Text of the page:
I think in five, ten years time we might see the game as an interesting, exceptional outlier in the progression of videogames, especially if the forthcoming sequels cannot pull off the same trick. However Tom Bissell, again, offers an alternative view of TWD’s legacy. He talks of a future, powered by new consoles and other increasingly powerful tech where we are playing games whose gameplay is made up of our reactions to those around us. Imagine a way more complex version of the conversation sections of Mass Effect where the reactions of the characters around you are determined not just by what you say but by your eye movements and hand gestures, whole games whose story progression is not based on fighting through conflicts but by how you react to other characters and what choices you make. A whole gameplay experience which is about exploration and interaction. TWD, with its emphasis on human relations could be the precursor for this new kind of experience where the player gets fulfilment from how they relate to the population of this virtual world, finding new experiences and stories opening up as they progress. It is a fascinating idea and would require a shift in our attitude as gamers from violent protagonists to empathic facilitators. Technically TWD is generations away from a game of this nature but its spirit is very similar. It is a game about human interaction and in the same way we can see the roots of Skyrim in game like Zork, maybe we will think back to TWD as our future selves explore yet to be imagined worlds.
 According to Wikipedia 1 million individual players have purchased 8.5million episodes although I am not sure how these figures stack up for a 5 episode series – did some people like it so much they bought it twice? And the game has won over 80 game of the year awards – that had to have been beyond Telltale’s wildest dreams when they started development.
2 I think this theory would have some merit but I think the inability of the player to change anything is a choice much more likely to have been imposed by technical limitations than stylistic ones. I think it was just too difficult for Telltale to have implemented a system of player choice that allowed for widely varying endings or divergent storylines. TWD is not even the diamond style interactive storytelling of Mass Effect, where player choice can spread the game in a range of directions before it draws back in for a universal conclusion.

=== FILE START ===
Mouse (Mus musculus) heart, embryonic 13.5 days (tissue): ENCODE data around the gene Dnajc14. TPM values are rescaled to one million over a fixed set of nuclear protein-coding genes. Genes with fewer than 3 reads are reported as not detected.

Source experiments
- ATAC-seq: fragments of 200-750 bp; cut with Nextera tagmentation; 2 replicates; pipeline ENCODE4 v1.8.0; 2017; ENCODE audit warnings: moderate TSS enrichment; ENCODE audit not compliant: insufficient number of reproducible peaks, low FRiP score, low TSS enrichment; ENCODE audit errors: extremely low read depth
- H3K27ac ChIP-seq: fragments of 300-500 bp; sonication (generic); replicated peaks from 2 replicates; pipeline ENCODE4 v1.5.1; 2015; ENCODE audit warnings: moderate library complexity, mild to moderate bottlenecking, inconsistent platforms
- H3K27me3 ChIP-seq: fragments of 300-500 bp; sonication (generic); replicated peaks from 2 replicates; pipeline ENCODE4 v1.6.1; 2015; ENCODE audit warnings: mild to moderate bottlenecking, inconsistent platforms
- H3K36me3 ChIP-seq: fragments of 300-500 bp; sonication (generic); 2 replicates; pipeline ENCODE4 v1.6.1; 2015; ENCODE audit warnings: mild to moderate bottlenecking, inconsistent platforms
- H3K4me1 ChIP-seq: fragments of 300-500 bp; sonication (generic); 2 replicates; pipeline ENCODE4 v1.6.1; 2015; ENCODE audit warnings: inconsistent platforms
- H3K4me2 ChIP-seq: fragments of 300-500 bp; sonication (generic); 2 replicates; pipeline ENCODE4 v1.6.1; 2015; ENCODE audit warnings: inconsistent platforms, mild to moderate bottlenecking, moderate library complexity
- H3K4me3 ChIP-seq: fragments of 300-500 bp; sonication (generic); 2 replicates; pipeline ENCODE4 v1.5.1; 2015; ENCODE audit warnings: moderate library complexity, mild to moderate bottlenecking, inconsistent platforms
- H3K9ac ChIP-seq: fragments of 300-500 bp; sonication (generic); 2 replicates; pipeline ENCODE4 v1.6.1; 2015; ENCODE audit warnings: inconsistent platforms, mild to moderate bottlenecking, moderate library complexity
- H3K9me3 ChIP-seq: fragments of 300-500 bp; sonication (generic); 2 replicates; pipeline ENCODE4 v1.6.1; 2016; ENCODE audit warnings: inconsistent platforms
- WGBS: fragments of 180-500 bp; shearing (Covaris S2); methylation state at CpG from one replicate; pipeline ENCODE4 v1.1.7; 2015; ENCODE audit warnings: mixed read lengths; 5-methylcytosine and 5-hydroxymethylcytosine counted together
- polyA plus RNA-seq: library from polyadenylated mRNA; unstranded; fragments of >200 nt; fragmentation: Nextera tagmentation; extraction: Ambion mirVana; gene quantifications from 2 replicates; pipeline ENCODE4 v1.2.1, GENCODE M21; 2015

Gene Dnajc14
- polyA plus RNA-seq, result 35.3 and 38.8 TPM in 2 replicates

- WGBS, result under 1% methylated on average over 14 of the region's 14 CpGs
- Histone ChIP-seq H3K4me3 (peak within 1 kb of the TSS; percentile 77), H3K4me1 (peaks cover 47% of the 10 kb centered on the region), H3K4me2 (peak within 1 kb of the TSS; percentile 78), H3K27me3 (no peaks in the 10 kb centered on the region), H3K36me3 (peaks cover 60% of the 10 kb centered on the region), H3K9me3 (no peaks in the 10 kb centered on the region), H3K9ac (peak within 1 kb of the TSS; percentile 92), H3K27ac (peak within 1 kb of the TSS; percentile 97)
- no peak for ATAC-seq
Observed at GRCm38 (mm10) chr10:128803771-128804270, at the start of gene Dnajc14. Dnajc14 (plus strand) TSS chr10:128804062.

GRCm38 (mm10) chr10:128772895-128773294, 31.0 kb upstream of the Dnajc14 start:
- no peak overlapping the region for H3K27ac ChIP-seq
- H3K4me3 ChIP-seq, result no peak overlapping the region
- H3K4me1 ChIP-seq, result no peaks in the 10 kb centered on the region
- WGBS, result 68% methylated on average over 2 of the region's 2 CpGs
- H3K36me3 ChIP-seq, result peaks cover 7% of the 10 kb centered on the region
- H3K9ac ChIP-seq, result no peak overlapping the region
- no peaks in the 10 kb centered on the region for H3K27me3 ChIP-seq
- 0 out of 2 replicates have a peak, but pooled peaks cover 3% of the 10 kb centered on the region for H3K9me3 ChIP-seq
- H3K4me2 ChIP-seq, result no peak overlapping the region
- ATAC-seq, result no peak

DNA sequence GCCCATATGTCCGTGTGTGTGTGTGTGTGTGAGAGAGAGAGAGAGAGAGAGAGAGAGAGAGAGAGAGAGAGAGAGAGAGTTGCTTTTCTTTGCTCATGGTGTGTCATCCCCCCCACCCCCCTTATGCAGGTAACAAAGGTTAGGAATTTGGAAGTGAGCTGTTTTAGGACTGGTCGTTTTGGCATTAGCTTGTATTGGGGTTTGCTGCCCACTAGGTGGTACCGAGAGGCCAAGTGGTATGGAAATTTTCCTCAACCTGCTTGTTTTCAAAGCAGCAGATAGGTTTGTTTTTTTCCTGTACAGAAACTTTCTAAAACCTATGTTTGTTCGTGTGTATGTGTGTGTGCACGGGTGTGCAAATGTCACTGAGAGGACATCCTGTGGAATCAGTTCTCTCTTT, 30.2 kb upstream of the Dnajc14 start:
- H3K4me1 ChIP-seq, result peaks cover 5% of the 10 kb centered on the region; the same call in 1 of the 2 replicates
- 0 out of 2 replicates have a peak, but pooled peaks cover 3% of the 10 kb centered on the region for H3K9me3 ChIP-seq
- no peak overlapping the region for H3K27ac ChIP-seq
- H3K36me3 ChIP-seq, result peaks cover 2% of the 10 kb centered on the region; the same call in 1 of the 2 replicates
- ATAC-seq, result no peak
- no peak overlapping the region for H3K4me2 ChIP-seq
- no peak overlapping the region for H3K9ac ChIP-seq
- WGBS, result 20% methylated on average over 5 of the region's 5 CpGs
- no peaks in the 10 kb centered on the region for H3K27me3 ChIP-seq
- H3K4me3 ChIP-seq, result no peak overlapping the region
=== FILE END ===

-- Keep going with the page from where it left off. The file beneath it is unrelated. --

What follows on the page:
3 I still believe that the lack of real options to change the progression of the storyline was provoked more by design and resource constraints than by narrative choice, but I would be interested to know if this limitation prompted the eventual style of murky, desperate decisions the players were eventually presented with. It is easy to imagine Telltale thinking that they didn’t have the resources to make a truly open ended game where player choice really matters so instead would focus on making the player more concerned with how his companions react to his decisions. In truth this seems more in spirit with what I understand about the comics, (I have only read a small portion of them) in that it focuses on the generally unhappy and fraught relationships between those struggling to survive in the zombie apocalypse. I realise I am in danger of contradicting my earlier disbelief that player choice has been made ineffectual as part of Telltale’s aim to make a wider point about our inability to affect the major forces in our lives. However I think it is more that Telltale realised their limitations but surmised that these restrictions could actually be useful in helping them create a system of choice which more invoked this nasty, morally ambivalent world, drawing the player further into the game and staying true to the spirit of the original works. I guess it can be argued either way quite easily by it has given them the opportunity to present the player with options for which not only is there no right answer but there is also no way for the player to categorise any of the choices they make – no paragon or renegade here.
4 See Jerry Maguire
5 No matter how much people complain zombies are still an immensely popular subject matter, although I think this is because of the world they engender rather than the aimless shambling things themselves. To me they are the same genre as the post-apocalyptic as they give the player the freedom to explore a ruined world free from the restrictions and traditions of government and society and are about survivalist fantasy rather than a certain enemy. Fallout, a hugely successful franchise could just as well be a zombie game, they both appeal to the player or reader in the same way.